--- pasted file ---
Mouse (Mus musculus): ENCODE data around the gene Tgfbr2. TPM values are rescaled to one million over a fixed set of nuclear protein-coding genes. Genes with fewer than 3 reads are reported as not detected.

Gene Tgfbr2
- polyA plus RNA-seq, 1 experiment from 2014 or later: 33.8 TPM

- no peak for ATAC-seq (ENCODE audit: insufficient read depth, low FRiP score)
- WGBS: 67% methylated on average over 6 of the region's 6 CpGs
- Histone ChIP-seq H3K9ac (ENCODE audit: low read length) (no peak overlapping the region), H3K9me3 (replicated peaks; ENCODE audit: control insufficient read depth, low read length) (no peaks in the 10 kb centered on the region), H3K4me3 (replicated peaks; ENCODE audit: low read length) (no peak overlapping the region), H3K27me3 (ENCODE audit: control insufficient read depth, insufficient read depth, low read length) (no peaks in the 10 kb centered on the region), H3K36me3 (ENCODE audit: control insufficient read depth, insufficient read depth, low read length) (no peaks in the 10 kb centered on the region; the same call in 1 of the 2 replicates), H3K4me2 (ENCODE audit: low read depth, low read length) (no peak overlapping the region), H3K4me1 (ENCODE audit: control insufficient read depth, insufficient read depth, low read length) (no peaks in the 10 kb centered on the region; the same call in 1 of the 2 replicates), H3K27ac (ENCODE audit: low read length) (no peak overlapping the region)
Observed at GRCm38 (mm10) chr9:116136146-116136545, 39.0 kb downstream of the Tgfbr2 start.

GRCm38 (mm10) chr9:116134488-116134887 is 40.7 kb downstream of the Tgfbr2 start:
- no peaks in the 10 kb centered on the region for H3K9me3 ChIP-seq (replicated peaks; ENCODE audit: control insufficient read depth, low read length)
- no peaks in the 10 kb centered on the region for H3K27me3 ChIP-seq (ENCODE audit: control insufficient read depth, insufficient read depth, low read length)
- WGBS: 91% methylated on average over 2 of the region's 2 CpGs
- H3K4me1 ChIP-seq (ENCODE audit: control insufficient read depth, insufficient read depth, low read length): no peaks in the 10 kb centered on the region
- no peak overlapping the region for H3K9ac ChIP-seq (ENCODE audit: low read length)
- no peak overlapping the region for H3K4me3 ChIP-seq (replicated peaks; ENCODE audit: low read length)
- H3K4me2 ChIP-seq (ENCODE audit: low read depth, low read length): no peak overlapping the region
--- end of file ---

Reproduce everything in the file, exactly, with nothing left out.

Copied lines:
Mouse (Mus musculus): ENCODE data around the gene Tgfbr2. TPM values are rescaled to one million over a fixed set of nuclear protein-coding genes. Genes with fewer than 3 reads are reported as not detected.

Gene Tgfbr2
- polyA plus RNA-seq, 1 experiment from 2014 or later: 33.8 TPM

- no peak for ATAC-seq (ENCODE audit: insufficient read depth, low FRiP score)
- WGBS: 67% methylated on average over 6 of the region's 6 CpGs
- Histone ChIP-seq H3K9ac (ENCODE audit: low read length) (no peak overlapping the region), H3K9me3 (replicated peaks; ENCODE audit: control insufficient read depth, low read length) (no peaks in the 10 kb centered on the region), H3K4me3 (replicated peaks; ENCODE audit: low read length) (no peak overlapping the region), H3K27me3 (ENCODE audit: control insufficient read depth, insufficient read depth, low read length) (no peaks in the 10 kb centered on the region), H3K36me3 (ENCODE audit: control insufficient read depth, insufficient read depth, low read length) (no peaks in the 10 kb centered on the region; the same call in 1 of the 2 replicates), H3K4me2 (ENCODE audit: low read depth, low read length) (no peak overlapping the region), H3K4me1 (ENCODE audit: control insufficient read depth, insufficient read depth, low read length) (no peaks in the 10 kb centered on the region; the same call in 1 of the 2 replicates), H3K27ac (ENCODE audit: low read length) (no peak overlapping the region)
Observed at GRCm38 (mm10) chr9:116136146-116136545, 39.0 kb downstream of the Tgfbr2 start.

GRCm38 (mm10) chr9:116134488-116134887 is 40.7 kb downstream of the Tgfbr2 start:
- no peaks in the 10 kb centered on the region for H3K9me3 ChIP-seq (replicated peaks; ENCODE audit: control insufficient read depth, low read length)
- no peaks in the 10 kb centered on the region for H3K27me3 ChIP-seq (ENCODE audit: control insufficient read depth, insufficient read depth, low read length)
- WGBS: 91% methylated on average over 2 of the region's 2 CpGs
- H3K4me1 ChIP-seq (ENCODE audit: control insufficient read depth, insufficient read depth, low read length): no peaks in the 10 kb centered on the region
- no peak overlapping the region for H3K9ac ChIP-seq (ENCODE audit: low read length)
- no peak overlapping the region for H3K4me3 ChIP-seq (replicated peaks; ENCODE audit: low read length)
- H3K4me2 ChIP-seq (ENCODE audit: low read depth, low read length): no peak overlapping the region